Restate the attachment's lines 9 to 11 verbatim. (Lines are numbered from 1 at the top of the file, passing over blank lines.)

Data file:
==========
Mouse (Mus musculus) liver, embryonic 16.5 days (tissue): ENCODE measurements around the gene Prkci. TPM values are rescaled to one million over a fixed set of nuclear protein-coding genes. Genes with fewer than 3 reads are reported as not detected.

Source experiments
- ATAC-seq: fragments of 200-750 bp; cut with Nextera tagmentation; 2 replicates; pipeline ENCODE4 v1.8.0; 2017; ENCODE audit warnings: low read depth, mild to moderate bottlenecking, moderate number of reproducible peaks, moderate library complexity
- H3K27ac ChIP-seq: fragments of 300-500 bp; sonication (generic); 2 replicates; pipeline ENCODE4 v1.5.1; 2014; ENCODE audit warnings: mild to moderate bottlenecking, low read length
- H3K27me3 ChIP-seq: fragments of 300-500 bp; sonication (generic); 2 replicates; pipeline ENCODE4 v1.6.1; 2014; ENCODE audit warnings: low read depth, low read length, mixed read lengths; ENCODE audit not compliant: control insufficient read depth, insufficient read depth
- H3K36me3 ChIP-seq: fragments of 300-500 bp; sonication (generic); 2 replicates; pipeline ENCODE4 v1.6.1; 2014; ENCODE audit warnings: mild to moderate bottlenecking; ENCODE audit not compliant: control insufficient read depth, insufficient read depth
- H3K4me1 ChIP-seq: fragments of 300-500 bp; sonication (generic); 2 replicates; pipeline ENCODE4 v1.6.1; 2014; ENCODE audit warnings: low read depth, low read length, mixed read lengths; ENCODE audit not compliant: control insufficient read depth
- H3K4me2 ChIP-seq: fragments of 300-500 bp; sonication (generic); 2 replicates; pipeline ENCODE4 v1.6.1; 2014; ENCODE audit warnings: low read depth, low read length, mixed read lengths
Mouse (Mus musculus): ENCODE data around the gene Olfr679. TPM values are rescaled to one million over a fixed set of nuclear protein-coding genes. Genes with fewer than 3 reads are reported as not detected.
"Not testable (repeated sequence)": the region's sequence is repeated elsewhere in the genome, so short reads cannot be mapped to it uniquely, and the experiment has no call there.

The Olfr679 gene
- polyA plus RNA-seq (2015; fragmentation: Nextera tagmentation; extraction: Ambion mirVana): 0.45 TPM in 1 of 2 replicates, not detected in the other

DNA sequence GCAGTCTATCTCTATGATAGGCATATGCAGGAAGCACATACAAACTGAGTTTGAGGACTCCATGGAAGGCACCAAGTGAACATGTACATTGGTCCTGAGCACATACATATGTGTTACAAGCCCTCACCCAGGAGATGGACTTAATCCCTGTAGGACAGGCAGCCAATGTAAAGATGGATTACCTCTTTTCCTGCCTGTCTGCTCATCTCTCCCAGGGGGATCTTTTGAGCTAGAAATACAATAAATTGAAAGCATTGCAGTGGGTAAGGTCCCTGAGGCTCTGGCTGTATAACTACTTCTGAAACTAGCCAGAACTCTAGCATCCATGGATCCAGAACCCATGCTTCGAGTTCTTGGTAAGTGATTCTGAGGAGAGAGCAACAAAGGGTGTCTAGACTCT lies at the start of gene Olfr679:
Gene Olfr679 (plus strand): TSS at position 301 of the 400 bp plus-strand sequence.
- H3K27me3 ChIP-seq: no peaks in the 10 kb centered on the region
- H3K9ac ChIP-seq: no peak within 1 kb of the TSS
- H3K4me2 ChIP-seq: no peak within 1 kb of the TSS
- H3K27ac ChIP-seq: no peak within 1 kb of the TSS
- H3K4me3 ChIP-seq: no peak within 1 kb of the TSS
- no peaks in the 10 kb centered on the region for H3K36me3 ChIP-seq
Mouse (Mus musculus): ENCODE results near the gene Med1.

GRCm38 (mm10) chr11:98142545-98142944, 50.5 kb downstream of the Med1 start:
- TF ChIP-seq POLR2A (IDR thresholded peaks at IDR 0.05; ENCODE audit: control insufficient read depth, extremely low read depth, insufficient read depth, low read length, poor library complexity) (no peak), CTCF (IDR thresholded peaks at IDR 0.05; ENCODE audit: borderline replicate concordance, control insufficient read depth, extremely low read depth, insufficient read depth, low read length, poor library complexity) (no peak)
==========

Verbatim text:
Mouse (Mus musculus): ENCODE data around the gene Olfr679. TPM values are rescaled to one million over a fixed set of nuclear protein-coding genes. Genes with fewer than 3 reads are reported as not detected.
"Not testable (repeated sequence)": the region's sequence is repeated elsewhere in the genome, so short reads cannot be mapped to it uniquely, and the experiment has no call there.

The Olfr679 gene